All eyes on #OccupyCentral in #HongKong: Where will China go with its latest pro-democracy uprising?

Tuesday, September 30, 2014

This exploded over the weekend: in what is alternately being called #OccupyCentral, #UmbrellaMovement, and #UmbrellaRevolution, pro-democracy protesters in Hong Kong, one of China's semi-autonomous regions, took to the streets to protest a recent move by China's central government to limit the region's self-governance. Hong Kong is somewhat of an anomaly in China - unlike most of the rest of the country, the region retained a free press and an independent judiciary after the UK handed the territory over to the People's Republic in 1997 - and they have exercised their right to assembly and peaceful demonstration at least once a year since then. The formal expression is "One China, Two Systems"; practically speaking, it is a small enclave of economic prosperity, sky-high cost of living and property value, and open internet access, not to mention a place where Americans (and perhaps others, though I can't speak to the experience of citizens of other countries) can visit without paying for China's exorbitantly priced tourist visa.

This time, though, it looks like shit may go down for realz - the demonstrators have taken the streets en masse, and there are whispers of the possibility of a Tiananmen square repeat.
Downtown Hong Kong turned into a battlefield of tear gas and seething crowds on Sunday after the police moved against a student democracy protest, inciting public fury that brought tens of thousands of people onto the streets of a city long known as a stable financial center.

Hours after the riot police sought late Sunday to break up the protest, large crowds of demonstrators remained nearby, sometimes confronting lines of officers and chanting for them to lay down their truncheons and shields. Police officers were also injured in skirmishes with protesters.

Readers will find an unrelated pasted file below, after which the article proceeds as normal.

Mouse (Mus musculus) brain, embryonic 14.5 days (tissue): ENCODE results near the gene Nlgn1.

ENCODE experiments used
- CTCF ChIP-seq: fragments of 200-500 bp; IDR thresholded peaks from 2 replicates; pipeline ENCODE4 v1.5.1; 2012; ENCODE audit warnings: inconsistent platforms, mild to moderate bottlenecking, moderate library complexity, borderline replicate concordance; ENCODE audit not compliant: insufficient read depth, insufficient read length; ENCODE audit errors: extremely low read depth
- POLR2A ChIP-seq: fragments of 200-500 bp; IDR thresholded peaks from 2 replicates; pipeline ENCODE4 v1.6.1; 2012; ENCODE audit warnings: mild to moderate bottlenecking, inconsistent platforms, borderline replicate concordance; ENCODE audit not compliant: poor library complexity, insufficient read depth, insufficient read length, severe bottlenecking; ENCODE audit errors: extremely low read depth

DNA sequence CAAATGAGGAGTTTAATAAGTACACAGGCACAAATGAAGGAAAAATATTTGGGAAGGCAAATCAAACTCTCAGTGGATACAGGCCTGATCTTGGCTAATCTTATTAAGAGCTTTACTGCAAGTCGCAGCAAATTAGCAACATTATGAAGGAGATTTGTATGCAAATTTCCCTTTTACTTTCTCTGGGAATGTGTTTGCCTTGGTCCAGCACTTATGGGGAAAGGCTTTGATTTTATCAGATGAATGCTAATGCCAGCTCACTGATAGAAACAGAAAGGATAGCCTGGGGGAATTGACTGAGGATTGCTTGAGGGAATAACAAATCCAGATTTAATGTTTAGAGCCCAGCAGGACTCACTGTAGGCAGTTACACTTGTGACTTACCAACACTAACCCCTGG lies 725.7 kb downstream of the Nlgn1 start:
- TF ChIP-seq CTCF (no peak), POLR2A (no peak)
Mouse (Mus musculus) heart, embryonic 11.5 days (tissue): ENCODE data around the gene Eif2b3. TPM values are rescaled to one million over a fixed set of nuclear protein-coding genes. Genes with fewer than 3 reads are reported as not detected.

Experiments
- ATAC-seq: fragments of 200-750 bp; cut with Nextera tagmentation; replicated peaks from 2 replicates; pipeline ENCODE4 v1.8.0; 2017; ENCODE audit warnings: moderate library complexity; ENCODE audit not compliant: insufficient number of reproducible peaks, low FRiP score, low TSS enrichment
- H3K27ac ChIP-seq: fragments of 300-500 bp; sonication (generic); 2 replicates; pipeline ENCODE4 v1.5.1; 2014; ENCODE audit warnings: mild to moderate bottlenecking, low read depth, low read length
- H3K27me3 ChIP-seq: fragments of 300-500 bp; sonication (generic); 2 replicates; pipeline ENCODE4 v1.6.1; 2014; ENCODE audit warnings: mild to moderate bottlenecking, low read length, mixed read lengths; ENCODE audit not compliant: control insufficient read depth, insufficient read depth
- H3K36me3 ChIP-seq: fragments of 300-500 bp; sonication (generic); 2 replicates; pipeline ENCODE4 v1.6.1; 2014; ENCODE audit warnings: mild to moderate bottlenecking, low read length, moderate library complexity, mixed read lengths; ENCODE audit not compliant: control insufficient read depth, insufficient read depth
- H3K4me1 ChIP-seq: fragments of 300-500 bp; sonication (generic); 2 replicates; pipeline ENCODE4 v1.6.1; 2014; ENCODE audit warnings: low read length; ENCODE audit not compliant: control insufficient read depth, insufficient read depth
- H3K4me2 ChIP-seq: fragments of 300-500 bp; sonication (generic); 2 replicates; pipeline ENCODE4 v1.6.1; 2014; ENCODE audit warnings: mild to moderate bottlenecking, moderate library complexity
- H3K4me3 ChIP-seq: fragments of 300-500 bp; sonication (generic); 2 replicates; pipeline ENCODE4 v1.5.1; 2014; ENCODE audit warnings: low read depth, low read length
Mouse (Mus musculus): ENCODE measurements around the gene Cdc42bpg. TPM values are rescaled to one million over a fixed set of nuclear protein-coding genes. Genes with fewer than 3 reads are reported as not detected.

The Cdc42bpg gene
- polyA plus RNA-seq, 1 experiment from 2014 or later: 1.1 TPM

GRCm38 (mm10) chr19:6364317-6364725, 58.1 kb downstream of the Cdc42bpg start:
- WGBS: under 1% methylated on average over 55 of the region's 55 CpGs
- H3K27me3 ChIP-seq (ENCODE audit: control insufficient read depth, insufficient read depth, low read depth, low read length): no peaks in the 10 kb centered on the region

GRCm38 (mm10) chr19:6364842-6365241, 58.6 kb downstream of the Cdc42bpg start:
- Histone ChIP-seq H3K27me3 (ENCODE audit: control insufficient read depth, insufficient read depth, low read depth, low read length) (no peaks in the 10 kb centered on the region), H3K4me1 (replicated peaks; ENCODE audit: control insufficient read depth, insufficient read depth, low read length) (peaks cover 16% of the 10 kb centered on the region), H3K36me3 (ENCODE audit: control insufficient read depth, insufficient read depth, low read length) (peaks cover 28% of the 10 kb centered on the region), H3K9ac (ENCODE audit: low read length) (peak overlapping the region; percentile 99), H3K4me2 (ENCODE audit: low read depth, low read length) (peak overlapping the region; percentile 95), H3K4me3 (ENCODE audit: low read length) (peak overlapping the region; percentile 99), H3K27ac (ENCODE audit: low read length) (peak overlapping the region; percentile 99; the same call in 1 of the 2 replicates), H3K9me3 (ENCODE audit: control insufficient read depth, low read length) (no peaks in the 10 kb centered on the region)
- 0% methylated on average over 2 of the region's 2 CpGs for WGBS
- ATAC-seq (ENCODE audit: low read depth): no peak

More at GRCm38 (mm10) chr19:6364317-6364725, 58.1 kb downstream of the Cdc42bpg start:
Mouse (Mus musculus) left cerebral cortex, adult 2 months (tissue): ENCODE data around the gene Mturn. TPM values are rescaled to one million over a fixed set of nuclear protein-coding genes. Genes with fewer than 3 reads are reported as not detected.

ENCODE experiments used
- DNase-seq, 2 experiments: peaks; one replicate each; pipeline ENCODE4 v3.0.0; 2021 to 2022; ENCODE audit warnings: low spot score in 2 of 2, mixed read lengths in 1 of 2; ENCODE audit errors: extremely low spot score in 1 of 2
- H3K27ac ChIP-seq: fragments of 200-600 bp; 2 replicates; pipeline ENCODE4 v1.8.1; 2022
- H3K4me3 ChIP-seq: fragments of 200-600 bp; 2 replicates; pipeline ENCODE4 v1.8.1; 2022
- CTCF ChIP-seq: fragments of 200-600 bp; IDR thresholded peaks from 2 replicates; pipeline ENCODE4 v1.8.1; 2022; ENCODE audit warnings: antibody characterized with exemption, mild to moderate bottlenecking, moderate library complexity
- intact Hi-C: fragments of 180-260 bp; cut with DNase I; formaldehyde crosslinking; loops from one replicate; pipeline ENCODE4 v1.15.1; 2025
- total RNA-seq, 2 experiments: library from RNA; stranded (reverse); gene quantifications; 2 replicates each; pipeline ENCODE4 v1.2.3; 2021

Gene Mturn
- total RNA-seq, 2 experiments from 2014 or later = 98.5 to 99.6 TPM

The heavy-handed police measures, including the city’s first use of tear gas in years and the presence of officers with long-barreled guns, appeared to galvanize the public, drawing more people onto the streets. On Monday morning, protesters controlled major thoroughfares in at least three parts of the city. A few unions and the Hong Kong Federation of Students called for strikes, and the federation urged a boycott of classes.
The escalation of the protests, and the unusually strong response by the police, pointed to the possibility of a long confrontation between a city government pressured by the Chinese Communist Party’s demands for top-down control and residents’ demands for a city leadership chosen by democratic means.

The protest at the government offices was started by students demanding such electoral changes. Beijing last month proposed that the public would be able to vote for the city’s chief executive, beginning in 2017. But a committee dominated by people loyal to the Chinese government would be able to screen out candidates who did not have Beijing’s backing.
In addition to the NYT, all of the usual suspects - Reuters, CNN, USA Today, BBC, and the Guardian - have constant coverage. Vox has drawn parallels between these protests and the riots in Ferguson. Obviously, it's trending on Twitter, and Reddit has a live stream. Mashable's got a summary so far, and Gizmodo reports that Instagram has been blacked out (big surprise there). Political scientist Jay Ulfelder has some great commentary on some possible outcomes and whether or not the government's response will constitute a "mass atrocity."

I am, of course, always inspired by such peaceful demonstrations, but I am also concerned about the ripples this may have, both in HK and on the mainland. My best friend works in Beijing, and another expat friend from Korea is currently living in Shanghai (I think); the PR China government has used protest activity as an excuse to crack down on foreigners before, and I have already seen Westerners in some of the pictures of these demonstrations. For now, all we can do is watch.